Once I finally reached the top, I felt like a king, towering over two stories above Tuscaloosa. I waved down at Syd and Alexis, as they finally got halfway up the ropes. Going down the giant, silver spiral slide was one of the most satisfying things in the world, sealing the fact that I made it to the top of the mountain; a fun reward for a slightly terrifying journey. As Sydney and Alexis were almost to the top, I scaled it again and encouraged them to continue climbing. Once we were all were finally at the top, we waved to Jacob and Eva, who were seated on a bench nearby, to signify our success. We wrapped it up by going down the slide, but I guess Sydney wanted to leave a piece of herself on the mountain because she managed to lose her phone before she hit the ground at the bottom.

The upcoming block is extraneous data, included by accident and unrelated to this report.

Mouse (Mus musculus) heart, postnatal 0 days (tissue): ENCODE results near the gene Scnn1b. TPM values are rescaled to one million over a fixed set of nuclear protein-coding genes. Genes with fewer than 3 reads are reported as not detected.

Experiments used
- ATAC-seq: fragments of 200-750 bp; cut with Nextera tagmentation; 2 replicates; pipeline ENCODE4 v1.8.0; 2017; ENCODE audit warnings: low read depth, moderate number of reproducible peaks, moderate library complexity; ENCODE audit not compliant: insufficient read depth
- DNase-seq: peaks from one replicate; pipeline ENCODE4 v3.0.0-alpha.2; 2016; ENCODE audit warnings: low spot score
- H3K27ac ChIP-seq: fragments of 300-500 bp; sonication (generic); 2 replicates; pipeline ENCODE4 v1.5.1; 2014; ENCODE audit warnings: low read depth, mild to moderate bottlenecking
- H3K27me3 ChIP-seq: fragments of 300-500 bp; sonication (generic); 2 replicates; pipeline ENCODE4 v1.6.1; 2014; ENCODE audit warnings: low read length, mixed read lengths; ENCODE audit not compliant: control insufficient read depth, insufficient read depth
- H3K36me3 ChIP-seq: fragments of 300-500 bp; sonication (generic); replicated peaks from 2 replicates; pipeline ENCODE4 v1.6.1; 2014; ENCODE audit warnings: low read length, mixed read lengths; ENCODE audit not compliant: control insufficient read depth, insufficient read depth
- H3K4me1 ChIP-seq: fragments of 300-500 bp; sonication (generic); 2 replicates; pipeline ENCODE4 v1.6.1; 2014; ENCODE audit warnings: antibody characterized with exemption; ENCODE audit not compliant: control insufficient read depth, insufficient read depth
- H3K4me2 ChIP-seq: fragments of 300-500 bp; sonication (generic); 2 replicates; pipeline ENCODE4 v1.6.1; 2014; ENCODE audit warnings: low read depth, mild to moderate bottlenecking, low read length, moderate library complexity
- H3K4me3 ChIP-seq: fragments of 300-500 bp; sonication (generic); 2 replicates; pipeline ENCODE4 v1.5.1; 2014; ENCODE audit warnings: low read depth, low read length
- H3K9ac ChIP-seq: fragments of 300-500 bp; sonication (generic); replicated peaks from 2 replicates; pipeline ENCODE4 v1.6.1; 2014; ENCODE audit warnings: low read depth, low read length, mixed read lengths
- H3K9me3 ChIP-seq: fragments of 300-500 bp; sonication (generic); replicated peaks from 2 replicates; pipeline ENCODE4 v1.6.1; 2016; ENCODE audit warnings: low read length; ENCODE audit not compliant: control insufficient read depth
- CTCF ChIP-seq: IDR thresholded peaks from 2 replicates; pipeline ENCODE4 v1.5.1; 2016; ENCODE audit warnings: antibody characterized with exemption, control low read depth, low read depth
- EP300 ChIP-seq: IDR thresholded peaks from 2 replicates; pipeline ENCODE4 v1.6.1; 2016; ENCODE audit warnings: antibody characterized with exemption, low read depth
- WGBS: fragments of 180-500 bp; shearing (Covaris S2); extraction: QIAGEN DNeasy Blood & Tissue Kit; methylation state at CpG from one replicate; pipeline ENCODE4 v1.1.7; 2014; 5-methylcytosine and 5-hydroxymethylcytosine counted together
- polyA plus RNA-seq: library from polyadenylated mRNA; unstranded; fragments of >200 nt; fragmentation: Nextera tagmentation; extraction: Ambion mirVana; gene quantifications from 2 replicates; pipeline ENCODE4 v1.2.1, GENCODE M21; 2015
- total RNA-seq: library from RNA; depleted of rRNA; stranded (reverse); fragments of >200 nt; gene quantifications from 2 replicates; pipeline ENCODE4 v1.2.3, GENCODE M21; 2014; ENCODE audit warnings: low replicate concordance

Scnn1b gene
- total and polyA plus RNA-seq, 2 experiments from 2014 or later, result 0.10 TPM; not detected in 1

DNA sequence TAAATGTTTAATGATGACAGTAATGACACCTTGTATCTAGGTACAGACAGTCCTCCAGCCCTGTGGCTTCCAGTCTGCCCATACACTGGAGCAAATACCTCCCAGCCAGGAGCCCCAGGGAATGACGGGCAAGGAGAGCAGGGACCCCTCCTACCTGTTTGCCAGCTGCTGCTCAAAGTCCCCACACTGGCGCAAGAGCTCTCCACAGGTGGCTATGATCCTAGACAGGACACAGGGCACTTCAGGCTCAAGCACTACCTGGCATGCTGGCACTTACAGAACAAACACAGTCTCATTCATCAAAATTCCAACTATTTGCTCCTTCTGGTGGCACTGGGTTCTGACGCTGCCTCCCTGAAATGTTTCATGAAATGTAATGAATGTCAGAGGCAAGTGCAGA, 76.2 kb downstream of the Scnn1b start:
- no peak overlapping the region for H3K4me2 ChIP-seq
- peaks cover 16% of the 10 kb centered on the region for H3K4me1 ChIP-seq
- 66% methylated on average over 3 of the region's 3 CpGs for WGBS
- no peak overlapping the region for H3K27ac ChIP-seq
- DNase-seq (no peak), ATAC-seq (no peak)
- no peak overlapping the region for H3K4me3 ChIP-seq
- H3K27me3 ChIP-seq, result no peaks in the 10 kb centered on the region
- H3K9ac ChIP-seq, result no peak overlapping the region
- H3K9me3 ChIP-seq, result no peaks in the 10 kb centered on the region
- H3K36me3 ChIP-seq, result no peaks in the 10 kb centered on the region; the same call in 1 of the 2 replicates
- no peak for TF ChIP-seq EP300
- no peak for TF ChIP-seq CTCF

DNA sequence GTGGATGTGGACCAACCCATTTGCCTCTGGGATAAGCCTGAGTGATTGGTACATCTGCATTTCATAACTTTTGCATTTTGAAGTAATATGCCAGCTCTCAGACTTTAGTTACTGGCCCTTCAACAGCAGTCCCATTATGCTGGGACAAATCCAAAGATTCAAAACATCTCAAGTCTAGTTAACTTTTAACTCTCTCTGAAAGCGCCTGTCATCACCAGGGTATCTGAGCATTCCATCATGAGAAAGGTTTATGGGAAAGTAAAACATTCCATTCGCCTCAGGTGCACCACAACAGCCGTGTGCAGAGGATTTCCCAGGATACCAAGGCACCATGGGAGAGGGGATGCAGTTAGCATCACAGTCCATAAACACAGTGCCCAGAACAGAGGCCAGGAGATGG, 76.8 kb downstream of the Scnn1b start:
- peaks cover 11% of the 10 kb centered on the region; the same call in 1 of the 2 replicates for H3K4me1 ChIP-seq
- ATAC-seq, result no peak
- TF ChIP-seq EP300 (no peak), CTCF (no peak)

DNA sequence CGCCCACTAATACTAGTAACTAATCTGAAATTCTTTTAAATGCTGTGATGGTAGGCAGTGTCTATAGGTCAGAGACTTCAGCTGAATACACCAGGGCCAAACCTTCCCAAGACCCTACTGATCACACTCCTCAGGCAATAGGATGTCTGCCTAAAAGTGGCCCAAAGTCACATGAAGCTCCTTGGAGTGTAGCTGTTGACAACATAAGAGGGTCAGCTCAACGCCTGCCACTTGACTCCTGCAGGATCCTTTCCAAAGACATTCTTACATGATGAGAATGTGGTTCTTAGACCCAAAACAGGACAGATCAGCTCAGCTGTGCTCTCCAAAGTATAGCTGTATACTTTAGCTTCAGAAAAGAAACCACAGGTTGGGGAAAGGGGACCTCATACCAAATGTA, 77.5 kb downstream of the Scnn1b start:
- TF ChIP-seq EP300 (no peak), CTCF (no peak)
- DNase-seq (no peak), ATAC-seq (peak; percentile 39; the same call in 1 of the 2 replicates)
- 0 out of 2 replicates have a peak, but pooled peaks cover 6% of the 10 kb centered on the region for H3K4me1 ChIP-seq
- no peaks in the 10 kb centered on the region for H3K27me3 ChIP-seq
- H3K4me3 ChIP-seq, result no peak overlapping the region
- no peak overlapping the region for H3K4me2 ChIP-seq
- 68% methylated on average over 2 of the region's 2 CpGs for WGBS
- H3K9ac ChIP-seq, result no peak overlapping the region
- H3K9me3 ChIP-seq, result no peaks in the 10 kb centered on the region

I'm glad I finally got to experience the rope tower at Snow Hinton, as it's really fun if you're athletic or looking for a challenge, especially when you have friends to conquer it with you. While the height of it may seem scary, getting to the top is satisfying because, you did it, you managed to get past a possible fear of heights (or fear of falling, in my case), and are at the top of the world, or the top of Tuscaloosa, at least.

Me casually flipping upside down about 15 feet off the groundAlexis Whitfield

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19 Things Wisconsinites Say And Do Differently

Wisconsinites are a breed of their own.